It's like when they put in speed/redlight cameras. The majority of people who bitch are the very people the gear is meant to catch. And they're not really pissed off because of the supposed violation of privacy, it's because they know they won't get away with their previously bad behaviour.

      I for one welcome this. I think there should be a discretion though, I mean if I fail to report the $13 toy I sold on ebay last year I shouldn't face prison time. But if you're doing [say] more than $1000/year in sales it should be mandatory.
      • In Houston at least, there are signs posted at all the red light cameras with a (difficult to decipher) pictograph indicating that there is a red light camera at the light. So wherever I go I know where all the red light cameras are.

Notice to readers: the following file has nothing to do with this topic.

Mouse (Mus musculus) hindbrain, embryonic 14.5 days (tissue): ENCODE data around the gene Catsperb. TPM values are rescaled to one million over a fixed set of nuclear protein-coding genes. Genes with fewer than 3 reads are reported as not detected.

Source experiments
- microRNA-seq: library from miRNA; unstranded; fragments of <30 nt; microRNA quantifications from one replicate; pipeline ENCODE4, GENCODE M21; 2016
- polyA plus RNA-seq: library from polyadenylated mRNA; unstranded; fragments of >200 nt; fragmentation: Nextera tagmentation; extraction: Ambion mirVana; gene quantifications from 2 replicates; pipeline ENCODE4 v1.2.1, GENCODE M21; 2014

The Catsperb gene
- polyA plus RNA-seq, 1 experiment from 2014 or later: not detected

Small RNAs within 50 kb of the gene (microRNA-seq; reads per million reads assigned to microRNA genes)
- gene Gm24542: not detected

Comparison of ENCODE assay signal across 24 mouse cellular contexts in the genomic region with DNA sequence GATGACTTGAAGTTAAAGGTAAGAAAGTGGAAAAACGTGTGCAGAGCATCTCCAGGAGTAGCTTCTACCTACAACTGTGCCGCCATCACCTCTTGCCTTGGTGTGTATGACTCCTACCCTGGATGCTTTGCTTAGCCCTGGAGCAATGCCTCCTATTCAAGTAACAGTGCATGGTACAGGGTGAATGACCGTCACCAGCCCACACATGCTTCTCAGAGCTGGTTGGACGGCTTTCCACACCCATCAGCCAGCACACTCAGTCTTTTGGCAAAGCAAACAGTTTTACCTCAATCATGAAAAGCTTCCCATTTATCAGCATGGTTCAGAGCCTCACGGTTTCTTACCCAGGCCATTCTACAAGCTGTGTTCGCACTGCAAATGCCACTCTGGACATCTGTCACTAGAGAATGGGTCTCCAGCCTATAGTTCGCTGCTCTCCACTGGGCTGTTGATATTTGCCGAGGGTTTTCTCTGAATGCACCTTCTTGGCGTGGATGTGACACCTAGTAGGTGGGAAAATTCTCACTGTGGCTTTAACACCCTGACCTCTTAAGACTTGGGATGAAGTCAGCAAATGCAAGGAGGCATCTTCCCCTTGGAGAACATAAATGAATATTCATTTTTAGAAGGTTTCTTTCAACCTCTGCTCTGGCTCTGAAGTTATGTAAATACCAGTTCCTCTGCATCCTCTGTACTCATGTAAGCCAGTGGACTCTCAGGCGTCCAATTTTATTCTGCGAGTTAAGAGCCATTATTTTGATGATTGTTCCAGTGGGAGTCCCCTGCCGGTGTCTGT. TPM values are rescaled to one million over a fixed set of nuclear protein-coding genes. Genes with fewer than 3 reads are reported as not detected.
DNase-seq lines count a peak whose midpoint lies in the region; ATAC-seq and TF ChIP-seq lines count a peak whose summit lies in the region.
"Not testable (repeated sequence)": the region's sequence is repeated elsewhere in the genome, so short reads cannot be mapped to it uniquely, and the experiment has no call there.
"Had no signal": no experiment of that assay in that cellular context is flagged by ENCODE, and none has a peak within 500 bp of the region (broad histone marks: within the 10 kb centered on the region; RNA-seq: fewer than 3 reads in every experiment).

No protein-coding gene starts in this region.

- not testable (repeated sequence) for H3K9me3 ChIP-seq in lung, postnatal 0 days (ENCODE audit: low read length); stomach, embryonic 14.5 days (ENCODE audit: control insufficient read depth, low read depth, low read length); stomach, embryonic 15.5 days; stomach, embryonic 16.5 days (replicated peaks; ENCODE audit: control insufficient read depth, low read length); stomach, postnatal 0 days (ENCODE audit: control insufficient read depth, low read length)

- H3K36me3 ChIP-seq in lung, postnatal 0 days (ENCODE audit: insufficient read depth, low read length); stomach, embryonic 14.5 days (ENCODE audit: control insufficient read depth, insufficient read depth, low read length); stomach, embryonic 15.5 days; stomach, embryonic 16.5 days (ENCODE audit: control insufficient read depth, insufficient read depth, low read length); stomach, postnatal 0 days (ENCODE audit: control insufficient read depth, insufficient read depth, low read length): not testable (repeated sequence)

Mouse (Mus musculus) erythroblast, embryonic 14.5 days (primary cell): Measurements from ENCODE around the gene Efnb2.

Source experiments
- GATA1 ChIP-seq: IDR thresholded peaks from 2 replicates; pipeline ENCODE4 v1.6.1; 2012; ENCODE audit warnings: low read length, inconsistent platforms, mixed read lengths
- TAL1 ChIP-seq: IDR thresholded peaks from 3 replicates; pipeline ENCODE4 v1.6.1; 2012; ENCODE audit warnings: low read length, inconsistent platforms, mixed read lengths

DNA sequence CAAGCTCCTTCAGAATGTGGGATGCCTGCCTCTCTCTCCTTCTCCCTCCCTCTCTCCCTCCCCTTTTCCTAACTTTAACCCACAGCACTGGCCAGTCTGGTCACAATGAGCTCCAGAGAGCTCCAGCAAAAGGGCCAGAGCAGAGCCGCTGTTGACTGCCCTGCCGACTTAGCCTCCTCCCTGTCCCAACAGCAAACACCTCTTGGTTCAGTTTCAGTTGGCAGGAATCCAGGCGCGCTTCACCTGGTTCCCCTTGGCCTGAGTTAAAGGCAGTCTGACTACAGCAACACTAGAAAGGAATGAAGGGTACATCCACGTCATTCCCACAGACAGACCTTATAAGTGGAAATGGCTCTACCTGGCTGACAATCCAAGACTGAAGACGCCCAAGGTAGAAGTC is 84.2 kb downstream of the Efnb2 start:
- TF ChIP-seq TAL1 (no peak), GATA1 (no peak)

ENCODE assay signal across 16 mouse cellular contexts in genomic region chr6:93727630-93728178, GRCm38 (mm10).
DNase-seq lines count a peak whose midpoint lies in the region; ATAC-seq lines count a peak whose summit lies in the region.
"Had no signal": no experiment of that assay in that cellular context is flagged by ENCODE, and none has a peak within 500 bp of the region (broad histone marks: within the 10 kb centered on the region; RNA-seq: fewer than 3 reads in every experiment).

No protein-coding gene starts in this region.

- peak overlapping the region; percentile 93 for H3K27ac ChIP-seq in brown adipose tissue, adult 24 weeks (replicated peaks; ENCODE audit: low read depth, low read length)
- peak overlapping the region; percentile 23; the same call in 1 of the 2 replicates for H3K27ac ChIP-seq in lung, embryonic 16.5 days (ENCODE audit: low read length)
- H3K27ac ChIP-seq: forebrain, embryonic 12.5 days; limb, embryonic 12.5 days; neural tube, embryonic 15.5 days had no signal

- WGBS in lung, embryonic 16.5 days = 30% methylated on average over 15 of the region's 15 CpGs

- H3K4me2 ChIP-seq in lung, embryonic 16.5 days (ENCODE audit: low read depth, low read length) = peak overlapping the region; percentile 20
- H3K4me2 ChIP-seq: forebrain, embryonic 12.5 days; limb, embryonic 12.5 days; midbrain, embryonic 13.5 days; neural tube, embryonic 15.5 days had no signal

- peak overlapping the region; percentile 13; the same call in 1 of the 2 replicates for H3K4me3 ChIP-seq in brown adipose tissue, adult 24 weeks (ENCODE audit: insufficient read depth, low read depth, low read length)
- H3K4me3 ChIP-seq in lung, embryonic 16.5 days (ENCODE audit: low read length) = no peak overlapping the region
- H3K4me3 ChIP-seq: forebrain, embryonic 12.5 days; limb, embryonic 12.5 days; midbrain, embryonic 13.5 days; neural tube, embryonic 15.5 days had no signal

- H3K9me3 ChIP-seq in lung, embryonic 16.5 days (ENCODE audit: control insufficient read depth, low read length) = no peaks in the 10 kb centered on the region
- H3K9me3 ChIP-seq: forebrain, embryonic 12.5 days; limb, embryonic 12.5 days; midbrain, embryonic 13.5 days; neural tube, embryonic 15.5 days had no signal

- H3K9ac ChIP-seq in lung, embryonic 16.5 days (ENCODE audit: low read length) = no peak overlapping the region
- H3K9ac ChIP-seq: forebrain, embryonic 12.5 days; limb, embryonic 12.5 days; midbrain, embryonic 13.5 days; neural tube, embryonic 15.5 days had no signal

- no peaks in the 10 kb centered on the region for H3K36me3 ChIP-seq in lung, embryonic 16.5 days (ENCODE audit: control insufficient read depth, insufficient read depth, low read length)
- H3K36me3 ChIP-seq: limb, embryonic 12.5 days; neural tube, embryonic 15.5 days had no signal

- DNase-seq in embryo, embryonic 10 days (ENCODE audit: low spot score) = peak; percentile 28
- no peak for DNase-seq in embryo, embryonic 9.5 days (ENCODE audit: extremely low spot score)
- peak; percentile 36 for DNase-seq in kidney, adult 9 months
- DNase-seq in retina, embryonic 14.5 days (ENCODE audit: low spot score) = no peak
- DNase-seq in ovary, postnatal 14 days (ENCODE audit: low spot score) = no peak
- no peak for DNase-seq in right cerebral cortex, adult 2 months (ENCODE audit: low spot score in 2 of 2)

Red light cameras really don't add safety. Regardless of how long the light has been yellow, if it is yellow, I'm stomping on my brakes. Is there someone 2 feet from my bumper? I don't know- I don't have time to check because I have to stop NOW or I might get a $50 ticke
      • Did you receive MORE or LESS than the original amount you paid for it? If I understand correctly, and I don't know if I do, it isn't income if you are losing money, i.e. underselling.
    • Basically, we Americans are all for closing tax loopholes — except the ones that we might be able to use. As this is a tech-heavy site, I suppose many Slashdotters make money off eBay.
      • by t0rkm3 (666910)